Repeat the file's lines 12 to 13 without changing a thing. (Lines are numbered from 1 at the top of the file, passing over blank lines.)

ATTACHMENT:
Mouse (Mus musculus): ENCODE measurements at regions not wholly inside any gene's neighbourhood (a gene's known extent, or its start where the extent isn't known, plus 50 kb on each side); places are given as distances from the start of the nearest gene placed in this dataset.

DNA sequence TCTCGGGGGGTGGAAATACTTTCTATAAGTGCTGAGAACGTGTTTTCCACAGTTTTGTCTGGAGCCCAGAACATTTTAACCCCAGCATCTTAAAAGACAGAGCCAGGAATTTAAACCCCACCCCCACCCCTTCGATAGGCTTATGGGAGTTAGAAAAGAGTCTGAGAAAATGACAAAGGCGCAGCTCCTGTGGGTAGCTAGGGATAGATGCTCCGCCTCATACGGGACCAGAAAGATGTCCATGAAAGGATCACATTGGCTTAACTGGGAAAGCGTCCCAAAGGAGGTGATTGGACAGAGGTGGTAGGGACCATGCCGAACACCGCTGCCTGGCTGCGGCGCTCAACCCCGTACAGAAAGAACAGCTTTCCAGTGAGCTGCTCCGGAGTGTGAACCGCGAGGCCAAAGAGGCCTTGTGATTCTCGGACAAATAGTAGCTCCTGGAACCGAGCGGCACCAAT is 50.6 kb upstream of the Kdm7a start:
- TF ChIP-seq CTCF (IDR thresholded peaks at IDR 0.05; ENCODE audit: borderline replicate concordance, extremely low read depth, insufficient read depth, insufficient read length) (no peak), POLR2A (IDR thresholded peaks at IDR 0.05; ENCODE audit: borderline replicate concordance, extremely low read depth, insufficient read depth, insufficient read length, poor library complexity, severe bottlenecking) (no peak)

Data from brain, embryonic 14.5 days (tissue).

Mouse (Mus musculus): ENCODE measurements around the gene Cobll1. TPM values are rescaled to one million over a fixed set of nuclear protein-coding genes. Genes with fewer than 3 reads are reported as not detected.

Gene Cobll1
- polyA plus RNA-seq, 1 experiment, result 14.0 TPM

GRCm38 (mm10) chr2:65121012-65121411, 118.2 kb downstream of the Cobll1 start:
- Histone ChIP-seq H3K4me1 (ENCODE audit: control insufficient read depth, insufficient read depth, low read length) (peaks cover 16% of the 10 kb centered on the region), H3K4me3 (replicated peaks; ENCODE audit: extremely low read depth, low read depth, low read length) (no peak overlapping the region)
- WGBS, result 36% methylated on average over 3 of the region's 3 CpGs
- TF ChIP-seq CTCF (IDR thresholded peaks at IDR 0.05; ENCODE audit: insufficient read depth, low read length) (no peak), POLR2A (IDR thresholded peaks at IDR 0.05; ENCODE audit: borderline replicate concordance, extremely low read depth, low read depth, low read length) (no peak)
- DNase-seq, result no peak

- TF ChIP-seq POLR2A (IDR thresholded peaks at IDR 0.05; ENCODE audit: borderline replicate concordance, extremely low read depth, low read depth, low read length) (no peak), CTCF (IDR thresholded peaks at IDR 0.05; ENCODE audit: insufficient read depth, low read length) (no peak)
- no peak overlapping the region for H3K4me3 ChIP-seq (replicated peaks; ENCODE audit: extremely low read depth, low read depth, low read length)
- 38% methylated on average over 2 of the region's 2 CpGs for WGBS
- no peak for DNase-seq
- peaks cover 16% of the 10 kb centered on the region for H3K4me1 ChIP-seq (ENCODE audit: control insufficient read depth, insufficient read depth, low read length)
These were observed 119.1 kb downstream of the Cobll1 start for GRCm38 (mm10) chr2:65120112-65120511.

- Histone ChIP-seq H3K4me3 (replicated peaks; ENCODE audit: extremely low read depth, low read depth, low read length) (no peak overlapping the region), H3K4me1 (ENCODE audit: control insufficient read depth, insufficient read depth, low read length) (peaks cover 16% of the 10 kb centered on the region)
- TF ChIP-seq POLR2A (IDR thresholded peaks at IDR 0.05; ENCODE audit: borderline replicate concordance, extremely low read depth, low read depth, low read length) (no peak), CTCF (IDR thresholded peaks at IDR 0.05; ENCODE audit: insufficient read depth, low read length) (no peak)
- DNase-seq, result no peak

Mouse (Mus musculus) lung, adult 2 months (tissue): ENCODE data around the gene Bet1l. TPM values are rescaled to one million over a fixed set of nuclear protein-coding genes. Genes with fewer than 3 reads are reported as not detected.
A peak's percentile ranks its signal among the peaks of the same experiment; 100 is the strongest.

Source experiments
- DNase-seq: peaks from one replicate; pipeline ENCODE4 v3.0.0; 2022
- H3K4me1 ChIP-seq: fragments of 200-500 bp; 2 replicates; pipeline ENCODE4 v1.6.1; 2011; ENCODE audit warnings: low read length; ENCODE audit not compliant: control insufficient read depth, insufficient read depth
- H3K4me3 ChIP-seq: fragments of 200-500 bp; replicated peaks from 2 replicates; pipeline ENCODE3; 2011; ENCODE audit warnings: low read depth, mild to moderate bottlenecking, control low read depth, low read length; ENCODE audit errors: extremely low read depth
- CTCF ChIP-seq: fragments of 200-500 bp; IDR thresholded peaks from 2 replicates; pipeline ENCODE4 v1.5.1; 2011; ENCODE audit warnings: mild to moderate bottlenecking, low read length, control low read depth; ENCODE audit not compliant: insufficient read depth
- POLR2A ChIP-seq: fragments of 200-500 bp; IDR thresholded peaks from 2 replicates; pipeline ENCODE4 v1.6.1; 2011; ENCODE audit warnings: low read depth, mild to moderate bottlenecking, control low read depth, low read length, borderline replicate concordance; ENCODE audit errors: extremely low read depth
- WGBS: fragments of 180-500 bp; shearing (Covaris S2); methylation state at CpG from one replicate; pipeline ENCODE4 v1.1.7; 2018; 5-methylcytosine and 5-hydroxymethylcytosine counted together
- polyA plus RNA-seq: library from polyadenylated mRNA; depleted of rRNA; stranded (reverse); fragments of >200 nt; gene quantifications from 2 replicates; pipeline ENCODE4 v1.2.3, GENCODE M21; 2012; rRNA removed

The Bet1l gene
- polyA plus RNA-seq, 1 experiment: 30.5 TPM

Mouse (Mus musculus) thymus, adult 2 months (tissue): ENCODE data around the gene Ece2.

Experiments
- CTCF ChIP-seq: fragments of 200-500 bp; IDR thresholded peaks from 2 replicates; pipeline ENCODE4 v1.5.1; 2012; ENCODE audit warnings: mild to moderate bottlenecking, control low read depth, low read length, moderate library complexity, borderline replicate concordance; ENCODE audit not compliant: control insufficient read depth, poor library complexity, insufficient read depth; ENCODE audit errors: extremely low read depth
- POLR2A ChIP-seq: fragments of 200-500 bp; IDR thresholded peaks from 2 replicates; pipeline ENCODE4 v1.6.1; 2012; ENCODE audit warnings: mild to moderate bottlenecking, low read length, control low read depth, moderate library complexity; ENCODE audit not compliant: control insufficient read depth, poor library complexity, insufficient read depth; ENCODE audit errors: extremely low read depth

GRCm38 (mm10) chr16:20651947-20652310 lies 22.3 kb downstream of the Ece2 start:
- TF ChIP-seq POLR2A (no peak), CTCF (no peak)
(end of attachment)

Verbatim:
- DNase-seq, result no peak

- TF ChIP-seq POLR2A (IDR thresholded peaks at IDR 0.05; ENCODE audit: borderline replicate concordance, extremely low read depth, low read depth, low read length) (no peak), CTCF (IDR thresholded peaks at IDR 0.05; ENCODE audit: insufficient read depth, low read length) (no peak)